ORDINATION OF LLANHILBAN MINISTER. I ORDINATION of LLANHARAN MINISTER I Last week, at Bethlehem Welsh Congrega- tional Church, Llanharan, the ordination ser- vices took place of Mr. Evan James, B.A. (of Cardiff and Carmarthen College). The Revs. Professor Stephens, E. W. Jones, Edryd Jones, T. G. Jenkins, T. T. Jones, H. Wil- liams, B.A., J. Evans, and others officiated. The new minister is a native of Carmarthen- shire. Entering the Presbyterian College from the Old College School, Carmarthen, he headed the college list ftt the clore of the year. In addition to being'a prizeman of this col- lege, he secured an exhibition and also the coveted L40 a year scholarship of the London Presbyterian Board (tenable for four years). Proceeding to the South Wales University Col- lege, he was awarded in 1912 an exhibition in Philosophy, and graduated in Arts in 1915. Rejected for the Army, he took up Y.M.C.A. duties, and for the past year has rendered fine i service in that capacity. Mr. James is an ] able preacher im botk Welsh exa, Esglisk, j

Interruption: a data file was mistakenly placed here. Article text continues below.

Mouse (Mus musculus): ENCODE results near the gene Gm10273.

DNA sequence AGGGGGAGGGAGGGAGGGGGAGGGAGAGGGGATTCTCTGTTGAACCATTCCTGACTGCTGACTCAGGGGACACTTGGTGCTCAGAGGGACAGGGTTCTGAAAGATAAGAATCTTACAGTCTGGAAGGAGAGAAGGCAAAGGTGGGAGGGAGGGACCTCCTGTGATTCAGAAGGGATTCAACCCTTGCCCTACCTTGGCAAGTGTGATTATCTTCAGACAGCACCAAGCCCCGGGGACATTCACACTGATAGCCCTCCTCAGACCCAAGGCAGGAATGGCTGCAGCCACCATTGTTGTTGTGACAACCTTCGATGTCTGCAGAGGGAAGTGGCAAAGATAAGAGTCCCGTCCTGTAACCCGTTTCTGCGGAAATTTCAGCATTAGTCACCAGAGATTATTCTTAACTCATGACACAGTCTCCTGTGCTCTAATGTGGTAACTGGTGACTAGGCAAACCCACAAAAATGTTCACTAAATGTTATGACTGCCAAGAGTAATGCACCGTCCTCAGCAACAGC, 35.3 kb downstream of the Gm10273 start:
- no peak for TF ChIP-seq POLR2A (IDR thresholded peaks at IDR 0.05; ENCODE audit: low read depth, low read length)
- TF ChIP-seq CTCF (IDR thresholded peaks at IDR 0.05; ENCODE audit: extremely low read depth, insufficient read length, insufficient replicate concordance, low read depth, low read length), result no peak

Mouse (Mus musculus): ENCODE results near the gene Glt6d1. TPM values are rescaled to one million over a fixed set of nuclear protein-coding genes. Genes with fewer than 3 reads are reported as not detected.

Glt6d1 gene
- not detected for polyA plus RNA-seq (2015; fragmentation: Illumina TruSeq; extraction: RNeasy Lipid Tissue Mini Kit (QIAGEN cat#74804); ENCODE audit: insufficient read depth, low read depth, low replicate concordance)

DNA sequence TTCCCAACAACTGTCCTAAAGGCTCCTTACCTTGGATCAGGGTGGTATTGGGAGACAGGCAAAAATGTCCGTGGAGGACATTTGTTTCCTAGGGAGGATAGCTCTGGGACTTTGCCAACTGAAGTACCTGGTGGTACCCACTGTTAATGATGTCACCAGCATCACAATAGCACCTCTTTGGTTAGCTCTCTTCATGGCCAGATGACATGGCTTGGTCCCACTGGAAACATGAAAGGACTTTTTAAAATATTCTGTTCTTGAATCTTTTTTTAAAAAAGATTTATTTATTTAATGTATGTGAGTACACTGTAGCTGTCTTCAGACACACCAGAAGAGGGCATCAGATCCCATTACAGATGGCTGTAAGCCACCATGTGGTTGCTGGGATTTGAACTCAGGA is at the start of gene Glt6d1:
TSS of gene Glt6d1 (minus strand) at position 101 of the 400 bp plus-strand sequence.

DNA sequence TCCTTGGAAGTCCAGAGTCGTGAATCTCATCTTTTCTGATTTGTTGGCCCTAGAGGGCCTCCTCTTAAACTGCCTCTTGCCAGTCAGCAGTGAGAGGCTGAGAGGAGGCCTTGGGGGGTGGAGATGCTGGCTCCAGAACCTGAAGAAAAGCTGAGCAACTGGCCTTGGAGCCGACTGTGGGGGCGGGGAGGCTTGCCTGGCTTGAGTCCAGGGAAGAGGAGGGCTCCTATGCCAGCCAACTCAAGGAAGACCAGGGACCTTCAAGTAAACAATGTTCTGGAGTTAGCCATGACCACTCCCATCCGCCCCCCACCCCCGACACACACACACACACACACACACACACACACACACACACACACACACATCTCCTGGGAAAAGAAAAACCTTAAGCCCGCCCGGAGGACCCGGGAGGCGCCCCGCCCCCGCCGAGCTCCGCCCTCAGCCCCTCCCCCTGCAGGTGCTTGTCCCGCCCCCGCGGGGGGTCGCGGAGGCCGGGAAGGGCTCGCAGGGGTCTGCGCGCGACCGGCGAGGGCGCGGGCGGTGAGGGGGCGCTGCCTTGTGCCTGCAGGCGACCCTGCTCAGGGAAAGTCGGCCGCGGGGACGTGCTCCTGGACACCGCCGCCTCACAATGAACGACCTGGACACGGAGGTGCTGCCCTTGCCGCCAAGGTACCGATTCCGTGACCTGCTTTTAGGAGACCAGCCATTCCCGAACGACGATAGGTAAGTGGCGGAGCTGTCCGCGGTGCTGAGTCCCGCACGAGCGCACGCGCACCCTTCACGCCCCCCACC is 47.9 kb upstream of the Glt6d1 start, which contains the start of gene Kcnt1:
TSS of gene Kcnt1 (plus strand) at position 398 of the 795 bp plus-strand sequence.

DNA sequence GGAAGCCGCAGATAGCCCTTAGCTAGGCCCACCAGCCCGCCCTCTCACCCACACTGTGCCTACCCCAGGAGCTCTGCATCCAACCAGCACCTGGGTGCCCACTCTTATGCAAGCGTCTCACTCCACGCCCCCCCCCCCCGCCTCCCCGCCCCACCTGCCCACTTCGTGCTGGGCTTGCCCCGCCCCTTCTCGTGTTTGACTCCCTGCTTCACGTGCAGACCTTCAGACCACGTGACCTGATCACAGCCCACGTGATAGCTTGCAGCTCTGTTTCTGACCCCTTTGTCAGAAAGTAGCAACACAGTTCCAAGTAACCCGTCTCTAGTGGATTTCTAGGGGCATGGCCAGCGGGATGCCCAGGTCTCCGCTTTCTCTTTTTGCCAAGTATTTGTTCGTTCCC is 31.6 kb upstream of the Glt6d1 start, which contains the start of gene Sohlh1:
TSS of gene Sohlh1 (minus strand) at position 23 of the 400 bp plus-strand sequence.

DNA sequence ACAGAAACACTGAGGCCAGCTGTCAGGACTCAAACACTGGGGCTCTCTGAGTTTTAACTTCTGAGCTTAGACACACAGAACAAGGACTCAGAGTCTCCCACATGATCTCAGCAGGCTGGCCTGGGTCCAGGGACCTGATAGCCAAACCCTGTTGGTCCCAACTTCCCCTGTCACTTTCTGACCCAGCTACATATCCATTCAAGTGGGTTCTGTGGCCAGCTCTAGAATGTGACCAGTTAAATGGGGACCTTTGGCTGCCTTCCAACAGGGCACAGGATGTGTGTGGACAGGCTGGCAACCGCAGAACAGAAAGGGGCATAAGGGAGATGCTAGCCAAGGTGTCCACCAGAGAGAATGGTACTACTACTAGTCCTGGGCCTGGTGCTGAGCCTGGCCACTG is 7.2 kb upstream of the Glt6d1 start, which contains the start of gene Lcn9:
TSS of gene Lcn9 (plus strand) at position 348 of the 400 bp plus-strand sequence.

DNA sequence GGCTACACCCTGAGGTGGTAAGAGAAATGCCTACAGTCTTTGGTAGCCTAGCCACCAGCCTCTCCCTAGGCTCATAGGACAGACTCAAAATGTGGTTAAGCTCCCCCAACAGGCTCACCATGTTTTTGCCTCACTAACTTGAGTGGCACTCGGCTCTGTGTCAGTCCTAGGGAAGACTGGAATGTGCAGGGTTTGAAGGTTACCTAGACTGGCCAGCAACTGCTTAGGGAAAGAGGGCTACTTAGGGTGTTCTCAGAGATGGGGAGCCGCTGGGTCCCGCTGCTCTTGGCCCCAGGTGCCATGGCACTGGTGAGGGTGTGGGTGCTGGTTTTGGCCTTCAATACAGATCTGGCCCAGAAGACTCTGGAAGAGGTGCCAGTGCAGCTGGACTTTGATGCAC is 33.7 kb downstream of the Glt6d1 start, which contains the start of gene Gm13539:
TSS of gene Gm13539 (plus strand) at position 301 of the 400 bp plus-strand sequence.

TONDU AND ABERKENFIG